Tracking hackers is not a fast and straightforward activity these days. Yes, most governments’ monitoring and data analytics capabilities are indeed becoming better and better. However, the privacy tools are becoming better and better, as well. There is a constant debate whether people must give more of their online privacy for safety. On the other side giving more power to centralized authorities can lead to dystopian states and not functional societies.

One scientific branch helping the governments to catch cybercriminals is cyber criminology. As a discipline, cyber criminology encompasses a multidisciplinary field of inquiry – criminology, sociology, psychology, victimology, information technology, and computer/internet sciences. But in short, its primary goal is to standardize the way we catch cybercriminals. As we can see, most of these disciplines are coming from the social criminology world, and they are primarily used to make a psychological profile of the attacker. On the other side, the technical aspects are crucial if we want to catch the hacker and how he/she managed to hack the system. Without cyber forensics and, most notably, computer science, we don’t have a proper way to understand what happened and how to catch hackers.

One of the main ways to hit criminal organizations properly is to target and track their infrastructure. Without a decent infrastructure, one can not do much in cyberspace. Sure, a hacker attack can steal a lot of data and create havoc, but they need computers, servers, and other equipment for all of this. The stolen data must be stored somewhere, analyzed, and eventually used for blackmail or released to the public. Like cloud providers, hackers need backup and retention plans for the stolen data, and nothing is for free.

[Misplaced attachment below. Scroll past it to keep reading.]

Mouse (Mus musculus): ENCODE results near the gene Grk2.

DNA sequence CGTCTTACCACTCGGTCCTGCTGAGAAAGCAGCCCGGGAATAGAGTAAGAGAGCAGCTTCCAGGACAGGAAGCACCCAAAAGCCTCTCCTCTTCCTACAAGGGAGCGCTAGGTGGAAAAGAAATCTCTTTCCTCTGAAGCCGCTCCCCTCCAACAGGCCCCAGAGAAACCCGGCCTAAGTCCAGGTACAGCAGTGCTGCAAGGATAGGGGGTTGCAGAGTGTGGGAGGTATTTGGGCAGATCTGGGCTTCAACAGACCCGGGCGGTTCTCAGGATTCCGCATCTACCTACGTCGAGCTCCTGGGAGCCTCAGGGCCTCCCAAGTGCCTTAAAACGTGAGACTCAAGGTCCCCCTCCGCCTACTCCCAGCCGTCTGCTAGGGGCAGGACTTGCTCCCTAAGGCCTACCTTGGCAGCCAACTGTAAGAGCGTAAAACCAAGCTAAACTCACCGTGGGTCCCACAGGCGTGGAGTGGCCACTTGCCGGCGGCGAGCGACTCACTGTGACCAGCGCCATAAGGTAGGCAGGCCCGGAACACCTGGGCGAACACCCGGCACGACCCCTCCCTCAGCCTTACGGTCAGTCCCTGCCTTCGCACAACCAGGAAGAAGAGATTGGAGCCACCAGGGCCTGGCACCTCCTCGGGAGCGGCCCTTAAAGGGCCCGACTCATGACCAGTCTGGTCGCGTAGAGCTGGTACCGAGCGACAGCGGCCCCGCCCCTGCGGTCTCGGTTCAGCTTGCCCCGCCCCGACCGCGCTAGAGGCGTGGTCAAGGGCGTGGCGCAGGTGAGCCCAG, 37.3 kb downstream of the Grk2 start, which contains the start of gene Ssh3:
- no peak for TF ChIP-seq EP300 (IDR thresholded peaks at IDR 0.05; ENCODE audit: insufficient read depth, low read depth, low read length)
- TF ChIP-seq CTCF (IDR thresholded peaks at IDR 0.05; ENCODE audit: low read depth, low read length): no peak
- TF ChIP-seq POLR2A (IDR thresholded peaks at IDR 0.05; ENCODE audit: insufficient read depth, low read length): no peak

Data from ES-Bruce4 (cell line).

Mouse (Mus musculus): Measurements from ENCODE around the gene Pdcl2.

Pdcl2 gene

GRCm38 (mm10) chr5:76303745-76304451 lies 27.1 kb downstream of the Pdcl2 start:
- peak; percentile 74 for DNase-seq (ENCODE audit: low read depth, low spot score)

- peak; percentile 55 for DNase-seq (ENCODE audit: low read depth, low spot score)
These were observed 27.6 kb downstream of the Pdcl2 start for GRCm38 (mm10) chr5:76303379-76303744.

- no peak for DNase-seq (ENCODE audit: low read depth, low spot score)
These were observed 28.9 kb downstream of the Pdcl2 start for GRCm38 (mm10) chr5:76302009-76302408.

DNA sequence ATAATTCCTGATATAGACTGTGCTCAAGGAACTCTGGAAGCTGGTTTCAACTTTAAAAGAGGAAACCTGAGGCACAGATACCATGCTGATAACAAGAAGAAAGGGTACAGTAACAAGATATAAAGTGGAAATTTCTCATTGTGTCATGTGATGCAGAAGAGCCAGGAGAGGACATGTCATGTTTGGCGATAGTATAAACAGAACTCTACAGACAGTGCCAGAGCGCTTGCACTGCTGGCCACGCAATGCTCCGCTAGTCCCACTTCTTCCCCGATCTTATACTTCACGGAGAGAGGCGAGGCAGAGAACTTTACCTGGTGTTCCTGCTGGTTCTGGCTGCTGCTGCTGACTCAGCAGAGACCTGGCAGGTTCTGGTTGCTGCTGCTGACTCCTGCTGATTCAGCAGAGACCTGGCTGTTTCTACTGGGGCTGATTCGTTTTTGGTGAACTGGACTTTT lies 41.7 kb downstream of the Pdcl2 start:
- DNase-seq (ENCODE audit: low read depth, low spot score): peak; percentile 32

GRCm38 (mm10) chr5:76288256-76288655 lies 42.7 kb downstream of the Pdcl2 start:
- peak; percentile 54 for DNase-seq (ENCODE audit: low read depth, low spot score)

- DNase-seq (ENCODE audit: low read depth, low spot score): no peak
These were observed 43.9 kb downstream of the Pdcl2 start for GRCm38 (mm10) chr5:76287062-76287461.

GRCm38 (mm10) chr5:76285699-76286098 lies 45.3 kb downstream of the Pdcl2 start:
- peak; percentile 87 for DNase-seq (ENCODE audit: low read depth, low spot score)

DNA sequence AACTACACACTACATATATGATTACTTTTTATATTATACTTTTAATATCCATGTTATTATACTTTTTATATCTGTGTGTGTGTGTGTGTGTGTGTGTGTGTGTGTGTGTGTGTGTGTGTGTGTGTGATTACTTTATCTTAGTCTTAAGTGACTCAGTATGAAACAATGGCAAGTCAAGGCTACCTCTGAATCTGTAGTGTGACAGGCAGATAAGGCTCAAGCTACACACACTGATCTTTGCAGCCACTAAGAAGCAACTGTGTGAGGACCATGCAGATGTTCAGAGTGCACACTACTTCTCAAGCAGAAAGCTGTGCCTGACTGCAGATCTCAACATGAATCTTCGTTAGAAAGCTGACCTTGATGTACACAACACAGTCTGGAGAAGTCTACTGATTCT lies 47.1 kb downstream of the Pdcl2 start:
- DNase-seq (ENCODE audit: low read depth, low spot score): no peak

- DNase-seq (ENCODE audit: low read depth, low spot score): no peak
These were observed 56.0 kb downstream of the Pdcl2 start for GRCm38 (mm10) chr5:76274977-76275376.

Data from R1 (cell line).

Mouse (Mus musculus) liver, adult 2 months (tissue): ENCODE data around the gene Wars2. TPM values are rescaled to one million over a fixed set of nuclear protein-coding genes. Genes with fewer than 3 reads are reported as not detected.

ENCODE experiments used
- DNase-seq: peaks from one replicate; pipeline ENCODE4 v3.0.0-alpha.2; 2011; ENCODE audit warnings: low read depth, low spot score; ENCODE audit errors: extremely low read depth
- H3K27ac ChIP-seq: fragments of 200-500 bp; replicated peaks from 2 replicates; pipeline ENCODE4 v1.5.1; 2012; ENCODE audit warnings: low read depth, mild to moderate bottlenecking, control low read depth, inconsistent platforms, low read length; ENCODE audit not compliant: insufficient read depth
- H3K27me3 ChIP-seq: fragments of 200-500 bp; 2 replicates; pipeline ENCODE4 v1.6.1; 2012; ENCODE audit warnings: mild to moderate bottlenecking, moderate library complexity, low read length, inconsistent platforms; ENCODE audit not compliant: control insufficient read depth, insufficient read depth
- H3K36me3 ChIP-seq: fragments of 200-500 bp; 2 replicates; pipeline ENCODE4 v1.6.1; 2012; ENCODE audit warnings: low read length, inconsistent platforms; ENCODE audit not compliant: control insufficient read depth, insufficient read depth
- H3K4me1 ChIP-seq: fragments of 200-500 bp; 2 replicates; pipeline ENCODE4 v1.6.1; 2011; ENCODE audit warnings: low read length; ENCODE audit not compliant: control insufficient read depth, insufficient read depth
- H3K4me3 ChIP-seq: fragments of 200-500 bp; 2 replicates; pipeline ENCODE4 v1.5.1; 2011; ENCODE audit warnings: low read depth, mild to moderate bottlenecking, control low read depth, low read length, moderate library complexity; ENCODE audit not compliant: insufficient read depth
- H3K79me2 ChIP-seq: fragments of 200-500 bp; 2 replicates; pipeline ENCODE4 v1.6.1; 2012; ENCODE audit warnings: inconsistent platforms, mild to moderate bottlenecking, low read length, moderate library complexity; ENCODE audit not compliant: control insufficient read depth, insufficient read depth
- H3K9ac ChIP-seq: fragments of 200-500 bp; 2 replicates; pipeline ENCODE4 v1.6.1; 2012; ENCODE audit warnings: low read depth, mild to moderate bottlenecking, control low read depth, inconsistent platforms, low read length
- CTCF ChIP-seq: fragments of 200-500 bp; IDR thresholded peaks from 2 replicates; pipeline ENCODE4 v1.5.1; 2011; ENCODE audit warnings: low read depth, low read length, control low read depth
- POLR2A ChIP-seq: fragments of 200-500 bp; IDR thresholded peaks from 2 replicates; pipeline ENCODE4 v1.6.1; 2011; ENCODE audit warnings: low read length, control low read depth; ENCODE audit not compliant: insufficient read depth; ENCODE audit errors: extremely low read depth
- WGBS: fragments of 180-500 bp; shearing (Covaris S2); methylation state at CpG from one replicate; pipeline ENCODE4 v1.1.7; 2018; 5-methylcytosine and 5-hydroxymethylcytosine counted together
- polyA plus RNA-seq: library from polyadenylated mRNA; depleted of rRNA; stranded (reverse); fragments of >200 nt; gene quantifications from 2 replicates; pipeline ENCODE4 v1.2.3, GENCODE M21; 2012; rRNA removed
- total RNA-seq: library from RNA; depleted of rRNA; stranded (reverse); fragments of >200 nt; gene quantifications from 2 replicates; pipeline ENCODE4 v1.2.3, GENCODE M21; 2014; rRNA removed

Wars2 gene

One interesting case for such infrastructure is a former NATO bunker used to host Dark Net websites. The German police stormed the place allegedly used to host websites offering drugs, child pornography, and devices to breach computers. Over 600 police personnel were involved in the raid on what they termed a “cyber bunker data center” in the western German city of Traben-Trarbach. Seven people were arrested, with 13 more sought, although none were taken into custody at the site. The arrests occurred at a local restaurant and in the town of Schwalbach, near Frankfurt. Other raids co-occurred in Poland, the Netherlands, and Luxembourg.

This case is quite interesting because cybercriminals usually do not have so many resources to create a whole data center. Hacking has an asymmetric nature, and most of the time, attackers have fewer resources than the defenders. And these smaller criminal cells are targeting SMEs. In that case, a significant criminal group, most probably part of the mafia, owned a whole data center.

You can see how a standard privacy-oriented user would store their data in the cloud on the diagram. Criminals use the same techniques to ensure everything stored in the cloud is adequately encrypted and hard to track

In conclusion, we should track and hit cybercriminals by finding their data infrastructure and destroy it. Acquiring infrastructure is one of the most expensive parts of a hacker operation. It can take months to years to accumulate it. And here comes the cyber criminology value. We can use this interdisciplinary field to find where the infrastructure is located and destroy it.